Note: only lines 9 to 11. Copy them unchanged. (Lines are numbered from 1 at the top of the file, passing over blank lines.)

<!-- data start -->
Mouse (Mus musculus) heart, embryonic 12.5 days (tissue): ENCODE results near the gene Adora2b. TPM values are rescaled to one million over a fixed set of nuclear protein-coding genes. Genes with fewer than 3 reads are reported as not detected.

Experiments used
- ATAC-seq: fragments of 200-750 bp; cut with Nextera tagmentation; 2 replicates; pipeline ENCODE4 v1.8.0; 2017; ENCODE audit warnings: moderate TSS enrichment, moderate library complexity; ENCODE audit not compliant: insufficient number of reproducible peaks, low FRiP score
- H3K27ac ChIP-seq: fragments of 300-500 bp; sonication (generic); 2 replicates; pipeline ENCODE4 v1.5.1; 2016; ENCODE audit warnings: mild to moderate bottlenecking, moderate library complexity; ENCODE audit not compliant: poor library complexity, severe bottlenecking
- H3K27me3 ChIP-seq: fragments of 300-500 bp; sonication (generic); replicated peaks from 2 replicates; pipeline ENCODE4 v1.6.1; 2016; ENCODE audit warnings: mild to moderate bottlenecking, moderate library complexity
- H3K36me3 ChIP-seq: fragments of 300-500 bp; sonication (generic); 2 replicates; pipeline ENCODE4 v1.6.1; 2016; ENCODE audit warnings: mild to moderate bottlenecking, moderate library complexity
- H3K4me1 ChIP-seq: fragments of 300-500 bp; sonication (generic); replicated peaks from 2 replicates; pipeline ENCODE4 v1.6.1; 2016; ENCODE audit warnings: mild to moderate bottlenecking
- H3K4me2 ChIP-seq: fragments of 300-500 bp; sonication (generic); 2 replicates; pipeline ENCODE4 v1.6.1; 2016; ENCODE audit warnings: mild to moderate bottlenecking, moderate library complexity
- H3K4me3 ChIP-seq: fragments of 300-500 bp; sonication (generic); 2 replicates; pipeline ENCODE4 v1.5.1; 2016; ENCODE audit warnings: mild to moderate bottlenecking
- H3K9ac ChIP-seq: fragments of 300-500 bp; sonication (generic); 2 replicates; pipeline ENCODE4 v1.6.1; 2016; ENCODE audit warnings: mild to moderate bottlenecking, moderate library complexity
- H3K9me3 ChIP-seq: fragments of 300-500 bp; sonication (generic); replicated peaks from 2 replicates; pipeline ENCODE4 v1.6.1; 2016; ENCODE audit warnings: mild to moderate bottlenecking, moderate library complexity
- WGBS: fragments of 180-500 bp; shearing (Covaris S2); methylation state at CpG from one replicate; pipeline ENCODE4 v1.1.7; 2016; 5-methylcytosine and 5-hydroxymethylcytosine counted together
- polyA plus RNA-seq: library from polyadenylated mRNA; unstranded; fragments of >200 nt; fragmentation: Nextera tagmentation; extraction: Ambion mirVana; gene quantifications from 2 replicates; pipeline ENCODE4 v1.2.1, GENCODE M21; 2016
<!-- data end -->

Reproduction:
- H3K4me3 ChIP-seq: fragments of 300-500 bp; sonication (generic); 2 replicates; pipeline ENCODE4 v1.5.1; 2016; ENCODE audit warnings: mild to moderate bottlenecking
- H3K9ac ChIP-seq: fragments of 300-500 bp; sonication (generic); 2 replicates; pipeline ENCODE4 v1.6.1; 2016; ENCODE audit warnings: mild to moderate bottlenecking, moderate library complexity
- H3K9me3 ChIP-seq: fragments of 300-500 bp; sonication (generic); replicated peaks from 2 replicates; pipeline ENCODE4 v1.6.1; 2016; ENCODE audit warnings: mild to moderate bottlenecking, moderate library complexity